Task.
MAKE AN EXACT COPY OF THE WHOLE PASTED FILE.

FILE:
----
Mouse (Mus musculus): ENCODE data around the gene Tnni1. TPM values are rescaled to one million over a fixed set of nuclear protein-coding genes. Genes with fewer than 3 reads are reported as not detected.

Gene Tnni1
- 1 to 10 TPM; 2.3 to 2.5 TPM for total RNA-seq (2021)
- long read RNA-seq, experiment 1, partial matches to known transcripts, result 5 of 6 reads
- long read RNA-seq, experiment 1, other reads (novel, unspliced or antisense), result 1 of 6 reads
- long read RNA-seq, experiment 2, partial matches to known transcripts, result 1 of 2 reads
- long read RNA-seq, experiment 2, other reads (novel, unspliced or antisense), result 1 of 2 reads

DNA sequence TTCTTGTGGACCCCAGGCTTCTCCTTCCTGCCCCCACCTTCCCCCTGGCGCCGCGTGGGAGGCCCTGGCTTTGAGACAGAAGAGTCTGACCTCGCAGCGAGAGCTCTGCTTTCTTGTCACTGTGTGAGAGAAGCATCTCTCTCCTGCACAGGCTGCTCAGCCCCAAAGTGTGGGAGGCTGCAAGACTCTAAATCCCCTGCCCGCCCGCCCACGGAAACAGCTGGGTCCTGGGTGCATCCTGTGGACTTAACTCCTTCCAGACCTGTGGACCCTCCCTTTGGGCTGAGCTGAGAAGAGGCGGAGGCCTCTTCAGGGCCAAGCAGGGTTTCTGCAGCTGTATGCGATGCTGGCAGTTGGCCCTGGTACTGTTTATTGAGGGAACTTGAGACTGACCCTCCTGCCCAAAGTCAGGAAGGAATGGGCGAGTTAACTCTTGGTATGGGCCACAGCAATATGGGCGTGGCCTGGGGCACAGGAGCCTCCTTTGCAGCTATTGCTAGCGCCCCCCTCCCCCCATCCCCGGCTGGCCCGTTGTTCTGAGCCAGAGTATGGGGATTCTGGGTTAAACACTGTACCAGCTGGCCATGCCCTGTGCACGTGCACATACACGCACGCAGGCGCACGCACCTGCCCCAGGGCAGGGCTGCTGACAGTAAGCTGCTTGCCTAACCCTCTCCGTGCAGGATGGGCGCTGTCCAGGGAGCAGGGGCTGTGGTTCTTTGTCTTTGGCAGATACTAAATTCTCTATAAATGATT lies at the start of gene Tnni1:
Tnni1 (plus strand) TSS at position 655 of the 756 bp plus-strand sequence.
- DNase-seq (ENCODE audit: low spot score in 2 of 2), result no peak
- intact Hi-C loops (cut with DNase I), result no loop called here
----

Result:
Mouse (Mus musculus): ENCODE data around the gene Tnni1. TPM values are rescaled to one million over a fixed set of nuclear protein-coding genes. Genes with fewer than 3 reads are reported as not detected.

Gene Tnni1
- 1 to 10 TPM; 2.3 to 2.5 TPM for total RNA-seq (2021)
- long read RNA-seq, experiment 1, partial matches to known transcripts, result 5 of 6 reads
- long read RNA-seq, experiment 1, other reads (novel, unspliced or antisense), result 1 of 6 reads
- long read RNA-seq, experiment 2, partial matches to known transcripts, result 1 of 2 reads
- long read RNA-seq, experiment 2, other reads (novel, unspliced or antisense), result 1 of 2 reads

DNA sequence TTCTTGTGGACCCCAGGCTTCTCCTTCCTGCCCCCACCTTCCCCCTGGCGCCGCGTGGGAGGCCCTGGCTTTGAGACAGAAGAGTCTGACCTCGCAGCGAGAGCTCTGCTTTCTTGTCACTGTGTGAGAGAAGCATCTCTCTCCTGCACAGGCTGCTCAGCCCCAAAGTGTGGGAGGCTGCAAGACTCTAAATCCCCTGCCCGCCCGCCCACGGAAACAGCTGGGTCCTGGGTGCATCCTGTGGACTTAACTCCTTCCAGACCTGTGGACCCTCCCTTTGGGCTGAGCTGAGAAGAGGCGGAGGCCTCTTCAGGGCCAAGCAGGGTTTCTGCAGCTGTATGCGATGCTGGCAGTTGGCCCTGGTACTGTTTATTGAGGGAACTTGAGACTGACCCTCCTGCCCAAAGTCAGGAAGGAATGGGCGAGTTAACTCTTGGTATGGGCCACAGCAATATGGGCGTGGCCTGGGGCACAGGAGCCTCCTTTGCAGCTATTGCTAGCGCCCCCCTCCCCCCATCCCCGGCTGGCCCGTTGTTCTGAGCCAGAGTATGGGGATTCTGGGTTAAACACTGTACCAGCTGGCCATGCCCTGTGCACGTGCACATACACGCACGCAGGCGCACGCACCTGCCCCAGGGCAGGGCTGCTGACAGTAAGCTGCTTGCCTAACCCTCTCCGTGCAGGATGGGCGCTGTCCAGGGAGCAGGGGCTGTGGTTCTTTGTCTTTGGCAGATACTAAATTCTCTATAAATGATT lies at the start of gene Tnni1:
Tnni1 (plus strand) TSS at position 655 of the 756 bp plus-strand sequence.
- DNase-seq (ENCODE audit: low spot score in 2 of 2), result no peak
- intact Hi-C loops (cut with DNase I), result no loop called here